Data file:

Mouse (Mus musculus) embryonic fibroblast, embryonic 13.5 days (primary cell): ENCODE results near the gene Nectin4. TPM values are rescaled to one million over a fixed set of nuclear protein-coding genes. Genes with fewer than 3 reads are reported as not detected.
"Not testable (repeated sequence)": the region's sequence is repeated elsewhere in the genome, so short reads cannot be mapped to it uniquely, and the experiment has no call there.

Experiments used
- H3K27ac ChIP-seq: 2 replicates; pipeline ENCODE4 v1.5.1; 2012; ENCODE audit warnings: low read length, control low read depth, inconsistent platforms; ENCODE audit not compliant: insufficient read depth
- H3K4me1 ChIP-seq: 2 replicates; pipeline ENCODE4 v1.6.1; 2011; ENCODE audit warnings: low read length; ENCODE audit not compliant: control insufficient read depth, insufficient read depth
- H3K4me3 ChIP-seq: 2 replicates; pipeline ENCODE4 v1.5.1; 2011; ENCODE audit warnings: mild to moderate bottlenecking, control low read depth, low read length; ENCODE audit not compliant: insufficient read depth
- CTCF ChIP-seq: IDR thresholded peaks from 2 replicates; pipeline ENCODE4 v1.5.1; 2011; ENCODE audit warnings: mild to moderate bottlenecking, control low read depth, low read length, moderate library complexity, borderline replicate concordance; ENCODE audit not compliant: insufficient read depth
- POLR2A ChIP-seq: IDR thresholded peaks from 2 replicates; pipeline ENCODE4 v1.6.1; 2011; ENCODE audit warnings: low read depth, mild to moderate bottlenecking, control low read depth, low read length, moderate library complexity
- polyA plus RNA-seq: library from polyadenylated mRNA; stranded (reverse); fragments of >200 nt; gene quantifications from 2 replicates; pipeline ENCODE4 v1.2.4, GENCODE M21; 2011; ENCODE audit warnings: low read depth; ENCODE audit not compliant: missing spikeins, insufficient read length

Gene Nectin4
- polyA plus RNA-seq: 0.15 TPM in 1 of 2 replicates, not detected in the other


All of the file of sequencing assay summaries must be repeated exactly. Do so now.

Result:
Mouse (Mus musculus) embryonic fibroblast, embryonic 13.5 days (primary cell): ENCODE results near the gene Nectin4. TPM values are rescaled to one million over a fixed set of nuclear protein-coding genes. Genes with fewer than 3 reads are reported as not detected.
"Not testable (repeated sequence)": the region's sequence is repeated elsewhere in the genome, so short reads cannot be mapped to it uniquely, and the experiment has no call there.

Experiments used
- H3K27ac ChIP-seq: 2 replicates; pipeline ENCODE4 v1.5.1; 2012; ENCODE audit warnings: low read length, control low read depth, inconsistent platforms; ENCODE audit not compliant: insufficient read depth
- H3K4me1 ChIP-seq: 2 replicates; pipeline ENCODE4 v1.6.1; 2011; ENCODE audit warnings: low read length; ENCODE audit not compliant: control insufficient read depth, insufficient read depth
- H3K4me3 ChIP-seq: 2 replicates; pipeline ENCODE4 v1.5.1; 2011; ENCODE audit warnings: mild to moderate bottlenecking, control low read depth, low read length; ENCODE audit not compliant: insufficient read depth
- CTCF ChIP-seq: IDR thresholded peaks from 2 replicates; pipeline ENCODE4 v1.5.1; 2011; ENCODE audit warnings: mild to moderate bottlenecking, control low read depth, low read length, moderate library complexity, borderline replicate concordance; ENCODE audit not compliant: insufficient read depth
- POLR2A ChIP-seq: IDR thresholded peaks from 2 replicates; pipeline ENCODE4 v1.6.1; 2011; ENCODE audit warnings: low read depth, mild to moderate bottlenecking, control low read depth, low read length, moderate library complexity
- polyA plus RNA-seq: library from polyadenylated mRNA; stranded (reverse); fragments of >200 nt; gene quantifications from 2 replicates; pipeline ENCODE4 v1.2.4, GENCODE M21; 2011; ENCODE audit warnings: low read depth; ENCODE audit not compliant: missing spikeins, insufficient read length

Gene Nectin4
- polyA plus RNA-seq: 0.15 TPM in 1 of 2 replicates, not detected in the other